That software is called Harbinger. Audronis explains that the real-time management and visualization solution is viewable on practically any device, including mobile or augmented reality. The system uses a video game engine for viewing, but as Audronis puts it, “the magic happens” on the back end.

Harbinger is not just drone-agnostic, but can use crowd-sourced data as well as static sensors. With the example of wildfires in mind, battalions can swarm an affected area to inform officials, stopping a fire before it gets out of hand. But fires are far from Harbinger’s only intended use.

The civilian version of Harbinger will be available for sale at the end of 2023 or beginning of 2024. For military use, Navy vet Audronis says that the product just entered Technical Readiness Level (TRL) 5, which means that they are about 18 months away from a full demo. The latest news for Tempest is that earlier this month, it was awarded a “Direct to Phase II” SBIR (Government Small Business Innovation Research) contract with the United States Department of the Air Force.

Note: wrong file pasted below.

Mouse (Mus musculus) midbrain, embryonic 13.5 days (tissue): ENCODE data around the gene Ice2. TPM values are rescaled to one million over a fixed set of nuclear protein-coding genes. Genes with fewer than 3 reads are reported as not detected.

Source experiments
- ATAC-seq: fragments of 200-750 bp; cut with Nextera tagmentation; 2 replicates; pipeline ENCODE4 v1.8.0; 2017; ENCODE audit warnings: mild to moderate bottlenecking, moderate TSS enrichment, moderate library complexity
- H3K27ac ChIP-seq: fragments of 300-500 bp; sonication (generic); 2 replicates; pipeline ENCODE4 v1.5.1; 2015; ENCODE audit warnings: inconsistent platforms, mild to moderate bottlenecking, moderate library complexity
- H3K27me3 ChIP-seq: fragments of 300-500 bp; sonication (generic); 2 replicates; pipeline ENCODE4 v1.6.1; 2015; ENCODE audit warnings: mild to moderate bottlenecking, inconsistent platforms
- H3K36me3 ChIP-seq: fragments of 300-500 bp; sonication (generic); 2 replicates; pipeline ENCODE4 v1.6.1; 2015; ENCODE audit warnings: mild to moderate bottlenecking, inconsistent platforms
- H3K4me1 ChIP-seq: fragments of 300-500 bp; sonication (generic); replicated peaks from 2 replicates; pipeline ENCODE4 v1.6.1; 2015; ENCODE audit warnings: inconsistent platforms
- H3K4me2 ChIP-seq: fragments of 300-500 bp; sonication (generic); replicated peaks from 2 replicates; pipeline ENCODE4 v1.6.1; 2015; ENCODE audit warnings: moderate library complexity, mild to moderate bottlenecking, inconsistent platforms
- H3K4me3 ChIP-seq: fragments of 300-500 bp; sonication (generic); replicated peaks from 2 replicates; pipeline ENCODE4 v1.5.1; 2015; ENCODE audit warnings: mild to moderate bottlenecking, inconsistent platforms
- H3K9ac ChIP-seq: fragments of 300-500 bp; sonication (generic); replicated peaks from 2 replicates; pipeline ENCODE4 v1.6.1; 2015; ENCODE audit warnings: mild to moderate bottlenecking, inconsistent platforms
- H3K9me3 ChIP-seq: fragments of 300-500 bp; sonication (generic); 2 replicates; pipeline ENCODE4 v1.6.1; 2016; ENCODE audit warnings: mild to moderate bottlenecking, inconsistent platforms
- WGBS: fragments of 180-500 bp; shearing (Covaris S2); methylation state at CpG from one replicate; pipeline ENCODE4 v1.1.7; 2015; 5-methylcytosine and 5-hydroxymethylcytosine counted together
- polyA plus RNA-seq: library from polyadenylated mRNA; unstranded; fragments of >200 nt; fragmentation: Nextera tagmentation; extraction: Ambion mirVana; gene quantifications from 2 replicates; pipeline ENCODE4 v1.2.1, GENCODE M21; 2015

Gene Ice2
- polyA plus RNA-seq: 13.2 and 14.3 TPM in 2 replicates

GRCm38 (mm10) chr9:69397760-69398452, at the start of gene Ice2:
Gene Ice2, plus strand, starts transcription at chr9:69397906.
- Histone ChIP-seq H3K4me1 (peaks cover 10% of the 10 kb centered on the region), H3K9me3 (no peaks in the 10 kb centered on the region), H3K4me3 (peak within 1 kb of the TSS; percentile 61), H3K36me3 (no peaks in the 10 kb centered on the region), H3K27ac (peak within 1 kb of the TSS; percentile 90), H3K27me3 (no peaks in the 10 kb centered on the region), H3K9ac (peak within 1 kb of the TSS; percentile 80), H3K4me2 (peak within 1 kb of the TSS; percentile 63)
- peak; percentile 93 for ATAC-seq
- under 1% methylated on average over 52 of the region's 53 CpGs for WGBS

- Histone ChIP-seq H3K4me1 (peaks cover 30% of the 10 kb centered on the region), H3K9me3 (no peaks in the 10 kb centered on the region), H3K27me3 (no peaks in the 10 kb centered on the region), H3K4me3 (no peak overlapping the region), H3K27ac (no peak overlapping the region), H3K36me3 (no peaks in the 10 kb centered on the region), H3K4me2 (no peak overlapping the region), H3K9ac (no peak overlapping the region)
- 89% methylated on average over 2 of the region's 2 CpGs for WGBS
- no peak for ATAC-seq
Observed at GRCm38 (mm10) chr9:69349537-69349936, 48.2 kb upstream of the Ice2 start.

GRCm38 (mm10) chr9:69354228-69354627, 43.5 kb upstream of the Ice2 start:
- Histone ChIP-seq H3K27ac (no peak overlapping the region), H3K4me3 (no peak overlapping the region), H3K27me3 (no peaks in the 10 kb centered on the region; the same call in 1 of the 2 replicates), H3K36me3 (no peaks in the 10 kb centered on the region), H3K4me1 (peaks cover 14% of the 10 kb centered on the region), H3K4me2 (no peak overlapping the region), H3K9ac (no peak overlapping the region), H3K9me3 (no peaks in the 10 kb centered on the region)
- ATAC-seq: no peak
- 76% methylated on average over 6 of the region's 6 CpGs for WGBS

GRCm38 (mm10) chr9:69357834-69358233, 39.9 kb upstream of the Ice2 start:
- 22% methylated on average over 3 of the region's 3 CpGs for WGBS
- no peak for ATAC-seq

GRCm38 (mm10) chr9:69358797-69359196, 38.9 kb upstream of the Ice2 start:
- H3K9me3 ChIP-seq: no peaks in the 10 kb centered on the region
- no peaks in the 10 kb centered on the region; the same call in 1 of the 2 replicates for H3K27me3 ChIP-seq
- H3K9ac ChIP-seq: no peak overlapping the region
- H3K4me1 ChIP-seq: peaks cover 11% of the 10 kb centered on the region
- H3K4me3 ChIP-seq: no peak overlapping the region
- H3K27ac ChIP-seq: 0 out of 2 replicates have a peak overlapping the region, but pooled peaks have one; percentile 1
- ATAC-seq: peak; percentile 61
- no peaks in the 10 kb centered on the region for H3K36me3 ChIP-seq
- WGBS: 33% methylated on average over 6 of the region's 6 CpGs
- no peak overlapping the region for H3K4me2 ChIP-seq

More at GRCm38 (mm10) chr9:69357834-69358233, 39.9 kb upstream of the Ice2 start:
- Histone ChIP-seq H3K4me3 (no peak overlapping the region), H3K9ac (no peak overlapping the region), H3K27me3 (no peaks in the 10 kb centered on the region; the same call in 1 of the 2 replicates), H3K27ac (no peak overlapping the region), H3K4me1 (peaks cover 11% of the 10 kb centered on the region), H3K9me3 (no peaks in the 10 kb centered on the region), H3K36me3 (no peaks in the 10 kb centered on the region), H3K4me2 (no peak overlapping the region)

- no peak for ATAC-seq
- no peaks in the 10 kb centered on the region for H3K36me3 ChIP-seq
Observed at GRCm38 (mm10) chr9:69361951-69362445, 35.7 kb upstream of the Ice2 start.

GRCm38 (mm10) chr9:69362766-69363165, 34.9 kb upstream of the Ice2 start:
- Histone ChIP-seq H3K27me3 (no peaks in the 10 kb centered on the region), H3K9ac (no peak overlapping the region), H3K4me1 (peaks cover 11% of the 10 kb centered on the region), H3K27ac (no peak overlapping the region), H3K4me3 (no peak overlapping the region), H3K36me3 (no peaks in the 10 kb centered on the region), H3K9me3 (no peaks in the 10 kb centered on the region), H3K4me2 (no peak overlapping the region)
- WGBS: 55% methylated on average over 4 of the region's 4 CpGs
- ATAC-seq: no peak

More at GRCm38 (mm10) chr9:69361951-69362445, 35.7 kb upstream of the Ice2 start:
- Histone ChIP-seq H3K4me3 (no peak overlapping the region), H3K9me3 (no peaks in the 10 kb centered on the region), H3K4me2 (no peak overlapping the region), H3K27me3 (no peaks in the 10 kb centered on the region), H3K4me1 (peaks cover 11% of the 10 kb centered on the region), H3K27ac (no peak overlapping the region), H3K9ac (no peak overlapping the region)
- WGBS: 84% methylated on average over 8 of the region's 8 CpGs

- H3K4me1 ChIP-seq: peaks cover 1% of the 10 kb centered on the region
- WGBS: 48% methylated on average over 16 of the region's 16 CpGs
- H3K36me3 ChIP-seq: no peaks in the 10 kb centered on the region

Not bad for a company that was, until recently, fully bootstrapped. He credits his time with the Houston Founder Institute, from which he graduated last February, and for which he now mentors, with many of the connections he’s made, including SBIR Advisors, who helped handle the complex process of getting their SBIR contract.

And he and Abramowitz have no plans to end their collaborations now that they’re seeing growth.

“Our philosophy behind [our business] isn’t keeping our cards close to our vest,” says Audronis. “Any potential competitors, we want to become partners.”

The company was just the two founders until five weeks ago, when Tempest’s size doubled, including a full-time developer. Once Tempest receives its SIBR check, the team will grow again to include more developers. They are currently looking for offices in the city. As Audronis says, Tempest Droneworx is “100-percent made in Houston.” Paradise may have been lost, but with Harbinger soon to be available, such a disaster need never happen again.

Dana Abramowitz and Ty Audronis co-founded Tempest Droneworks. Photo courtesy of Tempest Droneworx